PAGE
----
Pictured here are some of the trailers at the Carrington’s transfer station in St. Philip.
PERSISTENT rainfall during the latter months of last year could redound to Barbados having an improved 2021 sugar cane crop.
Officials of the Barbados Farms Limited (BFL), the island’s largest farming group, are expecting an improved 2021 sugar crop.
The optimism is coming from Edward Clarke, a senior executive at the BFL, which is owned by Sagicor Financial Company.
“I would say that we are expecting a better sugar harvest due to the fourth quarter’s rainfall,” Clarke told Business Monday in a recent interview. He said there was a planned meeting with other members of the BFL team, following which they would have a better and more updated position as far as projections are concerned.
Towards the second half of last year, Barbados witnessed tremendous rainfall, reversing earlier projections of dry conditions for most of the year.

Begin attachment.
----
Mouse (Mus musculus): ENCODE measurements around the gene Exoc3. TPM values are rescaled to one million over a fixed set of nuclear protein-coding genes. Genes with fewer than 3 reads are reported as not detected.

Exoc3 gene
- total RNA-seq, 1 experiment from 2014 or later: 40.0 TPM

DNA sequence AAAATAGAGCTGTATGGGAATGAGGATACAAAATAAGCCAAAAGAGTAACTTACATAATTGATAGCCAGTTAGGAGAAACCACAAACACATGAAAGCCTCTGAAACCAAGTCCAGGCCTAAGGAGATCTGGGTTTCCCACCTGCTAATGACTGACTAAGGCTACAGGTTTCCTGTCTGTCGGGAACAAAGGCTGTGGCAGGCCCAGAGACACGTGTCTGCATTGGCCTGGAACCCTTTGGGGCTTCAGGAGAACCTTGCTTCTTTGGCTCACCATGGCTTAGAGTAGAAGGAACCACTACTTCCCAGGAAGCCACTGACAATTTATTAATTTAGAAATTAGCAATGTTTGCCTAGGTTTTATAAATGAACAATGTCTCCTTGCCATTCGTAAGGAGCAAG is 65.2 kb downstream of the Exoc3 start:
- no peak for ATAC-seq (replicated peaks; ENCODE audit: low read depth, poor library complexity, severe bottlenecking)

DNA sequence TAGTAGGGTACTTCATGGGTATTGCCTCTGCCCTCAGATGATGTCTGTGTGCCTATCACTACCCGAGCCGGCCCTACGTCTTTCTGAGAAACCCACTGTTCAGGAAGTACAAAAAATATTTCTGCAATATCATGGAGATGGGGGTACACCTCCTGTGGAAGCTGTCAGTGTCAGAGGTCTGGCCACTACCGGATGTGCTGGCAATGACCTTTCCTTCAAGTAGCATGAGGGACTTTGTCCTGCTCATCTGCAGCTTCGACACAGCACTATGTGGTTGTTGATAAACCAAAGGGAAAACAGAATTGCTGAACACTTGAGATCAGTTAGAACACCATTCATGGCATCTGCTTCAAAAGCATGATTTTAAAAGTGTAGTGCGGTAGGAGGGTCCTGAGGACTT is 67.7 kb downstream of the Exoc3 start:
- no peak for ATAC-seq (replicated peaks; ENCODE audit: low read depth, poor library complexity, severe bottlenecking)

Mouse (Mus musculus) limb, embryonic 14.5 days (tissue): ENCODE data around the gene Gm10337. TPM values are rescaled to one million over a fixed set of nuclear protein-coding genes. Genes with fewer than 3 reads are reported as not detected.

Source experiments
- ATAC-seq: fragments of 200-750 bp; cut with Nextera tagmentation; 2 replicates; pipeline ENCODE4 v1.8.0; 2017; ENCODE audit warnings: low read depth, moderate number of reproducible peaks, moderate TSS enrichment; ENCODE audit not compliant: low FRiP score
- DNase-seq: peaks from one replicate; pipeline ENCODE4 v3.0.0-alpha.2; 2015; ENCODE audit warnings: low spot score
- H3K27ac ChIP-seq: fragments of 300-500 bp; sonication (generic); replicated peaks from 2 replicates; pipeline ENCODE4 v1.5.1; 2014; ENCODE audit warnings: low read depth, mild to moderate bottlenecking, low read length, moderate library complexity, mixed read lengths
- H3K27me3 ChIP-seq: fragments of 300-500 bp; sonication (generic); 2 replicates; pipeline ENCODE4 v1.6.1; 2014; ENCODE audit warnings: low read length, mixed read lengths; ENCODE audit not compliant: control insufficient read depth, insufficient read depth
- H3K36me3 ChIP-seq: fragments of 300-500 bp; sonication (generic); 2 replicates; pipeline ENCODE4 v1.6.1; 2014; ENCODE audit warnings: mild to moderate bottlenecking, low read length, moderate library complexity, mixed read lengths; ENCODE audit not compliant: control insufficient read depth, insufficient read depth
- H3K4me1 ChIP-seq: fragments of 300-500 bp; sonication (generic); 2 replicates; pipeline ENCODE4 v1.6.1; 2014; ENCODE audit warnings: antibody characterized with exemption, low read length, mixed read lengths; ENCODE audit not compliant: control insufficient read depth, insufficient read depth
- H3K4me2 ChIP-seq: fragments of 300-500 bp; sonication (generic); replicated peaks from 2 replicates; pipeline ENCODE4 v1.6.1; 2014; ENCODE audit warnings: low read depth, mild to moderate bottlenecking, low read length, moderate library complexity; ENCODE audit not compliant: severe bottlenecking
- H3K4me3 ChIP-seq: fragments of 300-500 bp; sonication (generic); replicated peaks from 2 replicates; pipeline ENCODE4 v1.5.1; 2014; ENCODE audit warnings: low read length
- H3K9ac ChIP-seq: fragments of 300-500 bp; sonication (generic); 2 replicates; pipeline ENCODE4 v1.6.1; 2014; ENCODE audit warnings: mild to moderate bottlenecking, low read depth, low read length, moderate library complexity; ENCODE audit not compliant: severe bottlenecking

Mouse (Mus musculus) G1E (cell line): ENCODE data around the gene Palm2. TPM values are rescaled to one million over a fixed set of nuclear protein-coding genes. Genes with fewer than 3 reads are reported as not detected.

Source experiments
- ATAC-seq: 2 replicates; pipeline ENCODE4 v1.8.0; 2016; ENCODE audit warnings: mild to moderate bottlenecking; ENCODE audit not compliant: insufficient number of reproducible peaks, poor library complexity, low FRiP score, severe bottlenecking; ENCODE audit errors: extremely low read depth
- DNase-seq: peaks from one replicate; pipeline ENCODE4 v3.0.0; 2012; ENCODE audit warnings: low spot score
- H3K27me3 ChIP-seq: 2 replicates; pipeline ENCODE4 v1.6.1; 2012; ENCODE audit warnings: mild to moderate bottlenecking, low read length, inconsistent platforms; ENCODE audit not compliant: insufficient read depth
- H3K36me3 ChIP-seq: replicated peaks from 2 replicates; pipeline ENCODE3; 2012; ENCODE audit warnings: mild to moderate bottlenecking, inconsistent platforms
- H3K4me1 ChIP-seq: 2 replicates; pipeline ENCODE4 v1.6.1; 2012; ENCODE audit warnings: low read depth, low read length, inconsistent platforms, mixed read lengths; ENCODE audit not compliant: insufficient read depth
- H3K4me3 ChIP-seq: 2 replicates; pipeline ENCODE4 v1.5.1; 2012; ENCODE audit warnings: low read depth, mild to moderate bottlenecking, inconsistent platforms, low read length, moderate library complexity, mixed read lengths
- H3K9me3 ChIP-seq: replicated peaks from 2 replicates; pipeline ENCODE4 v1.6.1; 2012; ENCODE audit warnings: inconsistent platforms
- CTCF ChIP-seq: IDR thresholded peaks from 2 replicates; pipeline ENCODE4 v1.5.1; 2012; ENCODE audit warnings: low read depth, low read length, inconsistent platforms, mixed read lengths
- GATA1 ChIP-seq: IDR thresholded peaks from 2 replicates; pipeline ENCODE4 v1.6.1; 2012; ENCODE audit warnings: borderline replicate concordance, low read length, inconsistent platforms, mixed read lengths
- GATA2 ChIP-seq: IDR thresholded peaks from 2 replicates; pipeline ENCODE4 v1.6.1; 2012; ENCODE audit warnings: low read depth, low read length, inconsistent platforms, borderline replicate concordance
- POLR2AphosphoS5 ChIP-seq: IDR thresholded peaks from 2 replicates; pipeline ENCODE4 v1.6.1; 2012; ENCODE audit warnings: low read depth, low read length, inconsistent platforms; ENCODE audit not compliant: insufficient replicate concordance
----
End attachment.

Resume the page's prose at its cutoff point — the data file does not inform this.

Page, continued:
No date has as yet been set for the start to harvesting the 2021 sugar cane crop, which is tentatively expected to see more of the sweetener being produced.
Clarke said that they are hoping that the Portvale Sugar Factory will be ready to start the crop early this year, and “we can get a maintenance free year and receive our harvest payments on a timely basis”.
Among the preparations taking place are the sprucing up of some of the trailers which transport the canes from the transfer stations to Portvale.
They are also hoping the impact of the pandemic will not negatively affect “our work during harvest”. The industry produced about 10,000 tons of sugar last year, slightly higher than the output of 2019.